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Shin Splints

The term ‘shin splints’ is a general term used to describe pain experience at the front and/or inside of the shin bone (tibia). It is referred to medically as medial tibial stress syndrome and is often described by the phrase “too much, too soon”. They often begin after physical activity, especially when the intensity of activity has recently been increased or just started. Shin splints need to be differentiated from other conditions that often present with similar symptoms in the same region of the leg such as compartment syndrome, tibialis anterior tendonitis and a tibial stress fracture

What causes shin splints?

It is important to note that because there is no consensus on the definition of shin splints and it is used as a broad or general term, it is difficult to describe the exact cause. The thoughts around the mechanism of action includes:

  • Micro-tears in the muscles attached to the front and/or side of the shin bone
  • Inflammation of the tissue sheath around the shin bone (periosteum)
  • Inflammation of a muscle coming away from the tibia

 

It has been noted that risk factors for shin splints include:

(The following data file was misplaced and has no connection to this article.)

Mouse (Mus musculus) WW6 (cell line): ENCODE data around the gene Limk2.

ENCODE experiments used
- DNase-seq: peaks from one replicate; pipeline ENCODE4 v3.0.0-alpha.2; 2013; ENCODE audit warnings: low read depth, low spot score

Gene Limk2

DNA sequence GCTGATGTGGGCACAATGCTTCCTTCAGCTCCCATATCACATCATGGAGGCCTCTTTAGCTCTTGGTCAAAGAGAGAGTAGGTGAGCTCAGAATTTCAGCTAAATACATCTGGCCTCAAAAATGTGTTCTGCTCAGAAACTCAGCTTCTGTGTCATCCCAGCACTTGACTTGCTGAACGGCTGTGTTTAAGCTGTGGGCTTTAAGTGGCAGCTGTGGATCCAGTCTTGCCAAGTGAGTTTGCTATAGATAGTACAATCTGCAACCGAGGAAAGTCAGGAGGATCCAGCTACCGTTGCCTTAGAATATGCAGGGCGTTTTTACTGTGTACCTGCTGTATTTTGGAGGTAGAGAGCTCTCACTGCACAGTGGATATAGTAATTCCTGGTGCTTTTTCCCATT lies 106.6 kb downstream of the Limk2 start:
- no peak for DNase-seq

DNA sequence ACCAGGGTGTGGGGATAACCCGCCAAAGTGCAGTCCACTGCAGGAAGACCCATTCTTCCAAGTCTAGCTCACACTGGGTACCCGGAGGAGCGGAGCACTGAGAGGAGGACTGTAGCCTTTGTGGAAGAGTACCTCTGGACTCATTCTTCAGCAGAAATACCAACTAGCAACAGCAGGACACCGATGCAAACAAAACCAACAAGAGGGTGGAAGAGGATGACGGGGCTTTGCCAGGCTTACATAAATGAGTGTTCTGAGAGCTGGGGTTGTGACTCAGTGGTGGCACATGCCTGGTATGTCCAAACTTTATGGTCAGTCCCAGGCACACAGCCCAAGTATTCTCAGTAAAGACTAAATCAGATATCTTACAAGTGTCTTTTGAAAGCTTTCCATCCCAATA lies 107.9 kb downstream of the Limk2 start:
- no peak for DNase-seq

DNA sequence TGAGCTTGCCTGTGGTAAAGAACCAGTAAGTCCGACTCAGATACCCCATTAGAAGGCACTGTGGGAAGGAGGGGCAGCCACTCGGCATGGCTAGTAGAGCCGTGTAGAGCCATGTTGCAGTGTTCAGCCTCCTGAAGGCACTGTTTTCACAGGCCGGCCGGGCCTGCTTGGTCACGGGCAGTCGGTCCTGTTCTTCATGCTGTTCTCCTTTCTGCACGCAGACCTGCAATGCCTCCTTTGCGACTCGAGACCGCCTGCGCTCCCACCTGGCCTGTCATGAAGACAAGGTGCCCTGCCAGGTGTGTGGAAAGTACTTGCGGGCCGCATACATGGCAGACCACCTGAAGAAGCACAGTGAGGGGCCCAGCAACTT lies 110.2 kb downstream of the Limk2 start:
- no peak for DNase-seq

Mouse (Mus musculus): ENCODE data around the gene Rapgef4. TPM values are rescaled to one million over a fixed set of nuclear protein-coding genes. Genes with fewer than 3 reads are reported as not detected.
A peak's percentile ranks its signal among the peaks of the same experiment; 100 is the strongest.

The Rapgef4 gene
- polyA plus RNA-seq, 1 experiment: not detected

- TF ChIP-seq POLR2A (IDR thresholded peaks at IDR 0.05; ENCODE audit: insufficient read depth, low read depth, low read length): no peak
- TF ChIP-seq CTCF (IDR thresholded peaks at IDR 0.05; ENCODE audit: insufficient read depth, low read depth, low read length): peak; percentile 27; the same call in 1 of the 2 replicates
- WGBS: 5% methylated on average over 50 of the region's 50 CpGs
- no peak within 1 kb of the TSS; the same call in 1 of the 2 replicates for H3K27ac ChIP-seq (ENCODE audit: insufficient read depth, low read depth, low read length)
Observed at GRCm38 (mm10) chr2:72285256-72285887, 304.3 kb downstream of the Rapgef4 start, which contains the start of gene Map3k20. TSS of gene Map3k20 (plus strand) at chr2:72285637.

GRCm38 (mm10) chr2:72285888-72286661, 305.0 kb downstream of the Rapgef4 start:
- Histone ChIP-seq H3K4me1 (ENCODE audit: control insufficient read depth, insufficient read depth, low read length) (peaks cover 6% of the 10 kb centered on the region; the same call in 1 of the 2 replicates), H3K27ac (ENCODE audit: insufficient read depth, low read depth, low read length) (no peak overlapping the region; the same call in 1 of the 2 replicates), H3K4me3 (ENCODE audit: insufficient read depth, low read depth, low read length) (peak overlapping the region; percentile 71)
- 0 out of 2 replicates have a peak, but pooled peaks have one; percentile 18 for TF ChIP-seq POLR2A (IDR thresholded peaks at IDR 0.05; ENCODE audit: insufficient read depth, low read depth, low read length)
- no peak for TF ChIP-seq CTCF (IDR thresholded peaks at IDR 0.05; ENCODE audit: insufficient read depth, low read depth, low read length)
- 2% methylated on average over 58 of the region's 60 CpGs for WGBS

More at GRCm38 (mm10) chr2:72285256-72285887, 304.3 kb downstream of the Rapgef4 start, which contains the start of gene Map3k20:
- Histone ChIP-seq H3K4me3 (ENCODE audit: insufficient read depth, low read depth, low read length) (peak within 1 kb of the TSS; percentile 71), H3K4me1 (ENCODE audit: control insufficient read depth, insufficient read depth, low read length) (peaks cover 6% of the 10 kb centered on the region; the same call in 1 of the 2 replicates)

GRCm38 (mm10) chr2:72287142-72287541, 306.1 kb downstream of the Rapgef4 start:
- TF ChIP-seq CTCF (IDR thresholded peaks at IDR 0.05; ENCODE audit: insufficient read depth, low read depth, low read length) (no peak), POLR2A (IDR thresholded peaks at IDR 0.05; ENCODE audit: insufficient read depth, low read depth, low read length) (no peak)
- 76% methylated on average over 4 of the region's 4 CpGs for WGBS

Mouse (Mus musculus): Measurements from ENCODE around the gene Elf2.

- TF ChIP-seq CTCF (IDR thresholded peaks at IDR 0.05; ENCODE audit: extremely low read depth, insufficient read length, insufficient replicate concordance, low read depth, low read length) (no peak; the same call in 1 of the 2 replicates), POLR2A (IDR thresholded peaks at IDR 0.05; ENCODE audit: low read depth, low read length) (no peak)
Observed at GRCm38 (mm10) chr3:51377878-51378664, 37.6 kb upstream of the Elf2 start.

• High levels of physical activity
  • Flat feet and pronation
  • Poor (or worn out) footwear
  • Largely favouring and overusing one foot over the other during physical activity
  • Tight muscles
  • Hormonal imbalances in females
  • Type of surface on which activity is performed
  • Decreased flexibility, especially in the calf muscles
  • Low bone mineral density (Vitamin D or calcium deficiency)

 

What are the symptoms?

Symptoms of shin splints can include pain, tenderness, swelling and inflammation at the front and inside of the leg. Shin splints typically affect one leg, though both can be affected. The pain can be elicited on palpation of the shin bone and often occur after, or even during physical activity. Shin splints may feel worse in the morning, after muscles have tightened when resting overnight. Actions that use the anterior and medial muscles of the leg (front and inside), such as pointing your toes up, especially when the foot is resisted.

 

How are shin splints treated?

Despite the uncertainty around the exact cause, there is agreement around the best treatment protocols for shin splints. When pain first develops, the RICE (rest, ice, compression, elevation) principles can help to settle the symptoms.

 

Your Podiatrist will go through all of the likely contributing factors and address these individually. You may require new supportive sports shoes if your current pair is worn-out. Stretching and strengthening exercises may be used to address tight muscles that are pulling on the shin bone. Custom-designed orthotics are often used to alleviate tension away from damaged muscles and tissues, as well as correct any biomechanical abnormalities in the feet, such as flat feet, to reduce the risk of the symptoms returning. Your exercise programme should also be reviewed to ensure that the intensity of your workout does not re-trigger the onset of shin splints. The goal is to not only relieve your existing symptoms, but to stop them from returning in the future.